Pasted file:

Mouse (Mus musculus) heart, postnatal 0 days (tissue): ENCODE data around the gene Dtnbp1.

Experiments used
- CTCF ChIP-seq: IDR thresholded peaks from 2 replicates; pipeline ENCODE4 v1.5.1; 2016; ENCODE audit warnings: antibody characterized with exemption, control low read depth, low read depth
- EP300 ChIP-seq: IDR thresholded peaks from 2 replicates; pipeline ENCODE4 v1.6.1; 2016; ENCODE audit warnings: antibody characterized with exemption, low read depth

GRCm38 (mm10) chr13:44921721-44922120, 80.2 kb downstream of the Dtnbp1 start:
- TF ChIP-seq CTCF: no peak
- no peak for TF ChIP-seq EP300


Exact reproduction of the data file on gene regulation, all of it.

Mouse (Mus musculus) heart, postnatal 0 days (tissue): ENCODE data around the gene Dtnbp1.

Experiments used
- CTCF ChIP-seq: IDR thresholded peaks from 2 replicates; pipeline ENCODE4 v1.5.1; 2016; ENCODE audit warnings: antibody characterized with exemption, control low read depth, low read depth
- EP300 ChIP-seq: IDR thresholded peaks from 2 replicates; pipeline ENCODE4 v1.6.1; 2016; ENCODE audit warnings: antibody characterized with exemption, low read depth

GRCm38 (mm10) chr13:44921721-44922120, 80.2 kb downstream of the Dtnbp1 start:
- TF ChIP-seq CTCF: no peak
- no peak for TF ChIP-seq EP300